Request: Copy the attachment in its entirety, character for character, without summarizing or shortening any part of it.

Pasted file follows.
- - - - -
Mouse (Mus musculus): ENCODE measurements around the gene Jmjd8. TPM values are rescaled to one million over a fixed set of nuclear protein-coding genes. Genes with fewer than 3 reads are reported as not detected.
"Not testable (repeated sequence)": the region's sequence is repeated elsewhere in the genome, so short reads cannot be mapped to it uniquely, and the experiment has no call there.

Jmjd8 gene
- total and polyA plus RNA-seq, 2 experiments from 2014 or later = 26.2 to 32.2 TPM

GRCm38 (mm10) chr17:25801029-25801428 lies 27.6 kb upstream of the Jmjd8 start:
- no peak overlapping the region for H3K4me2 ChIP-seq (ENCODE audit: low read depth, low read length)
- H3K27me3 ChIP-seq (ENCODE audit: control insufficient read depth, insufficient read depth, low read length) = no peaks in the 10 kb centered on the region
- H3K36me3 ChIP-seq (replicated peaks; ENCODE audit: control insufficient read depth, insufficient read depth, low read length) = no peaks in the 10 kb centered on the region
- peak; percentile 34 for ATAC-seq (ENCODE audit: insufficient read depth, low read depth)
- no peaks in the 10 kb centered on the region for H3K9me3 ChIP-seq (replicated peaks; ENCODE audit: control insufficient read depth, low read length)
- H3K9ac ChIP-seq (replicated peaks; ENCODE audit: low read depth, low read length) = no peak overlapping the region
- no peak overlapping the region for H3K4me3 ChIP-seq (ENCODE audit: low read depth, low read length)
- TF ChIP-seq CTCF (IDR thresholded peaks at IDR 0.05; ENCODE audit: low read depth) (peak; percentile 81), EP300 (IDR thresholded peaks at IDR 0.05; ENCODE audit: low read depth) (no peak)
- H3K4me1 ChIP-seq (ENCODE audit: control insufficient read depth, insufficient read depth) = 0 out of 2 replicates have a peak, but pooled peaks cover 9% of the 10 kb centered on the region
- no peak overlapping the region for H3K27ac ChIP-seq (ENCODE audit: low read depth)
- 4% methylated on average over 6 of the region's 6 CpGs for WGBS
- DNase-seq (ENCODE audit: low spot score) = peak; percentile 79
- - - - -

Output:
Mouse (Mus musculus): ENCODE measurements around the gene Jmjd8. TPM values are rescaled to one million over a fixed set of nuclear protein-coding genes. Genes with fewer than 3 reads are reported as not detected.
"Not testable (repeated sequence)": the region's sequence is repeated elsewhere in the genome, so short reads cannot be mapped to it uniquely, and the experiment has no call there.

Jmjd8 gene
- total and polyA plus RNA-seq, 2 experiments from 2014 or later = 26.2 to 32.2 TPM

GRCm38 (mm10) chr17:25801029-25801428 lies 27.6 kb upstream of the Jmjd8 start:
- no peak overlapping the region for H3K4me2 ChIP-seq (ENCODE audit: low read depth, low read length)
- H3K27me3 ChIP-seq (ENCODE audit: control insufficient read depth, insufficient read depth, low read length) = no peaks in the 10 kb centered on the region
- H3K36me3 ChIP-seq (replicated peaks; ENCODE audit: control insufficient read depth, insufficient read depth, low read length) = no peaks in the 10 kb centered on the region
- peak; percentile 34 for ATAC-seq (ENCODE audit: insufficient read depth, low read depth)
- no peaks in the 10 kb centered on the region for H3K9me3 ChIP-seq (replicated peaks; ENCODE audit: control insufficient read depth, low read length)
- H3K9ac ChIP-seq (replicated peaks; ENCODE audit: low read depth, low read length) = no peak overlapping the region
- no peak overlapping the region for H3K4me3 ChIP-seq (ENCODE audit: low read depth, low read length)
- TF ChIP-seq CTCF (IDR thresholded peaks at IDR 0.05; ENCODE audit: low read depth) (peak; percentile 81), EP300 (IDR thresholded peaks at IDR 0.05; ENCODE audit: low read depth) (no peak)
- H3K4me1 ChIP-seq (ENCODE audit: control insufficient read depth, insufficient read depth) = 0 out of 2 replicates have a peak, but pooled peaks cover 9% of the 10 kb centered on the region
- no peak overlapping the region for H3K27ac ChIP-seq (ENCODE audit: low read depth)
- 4% methylated on average over 6 of the region's 6 CpGs for WGBS
- DNase-seq (ENCODE audit: low spot score) = peak; percentile 79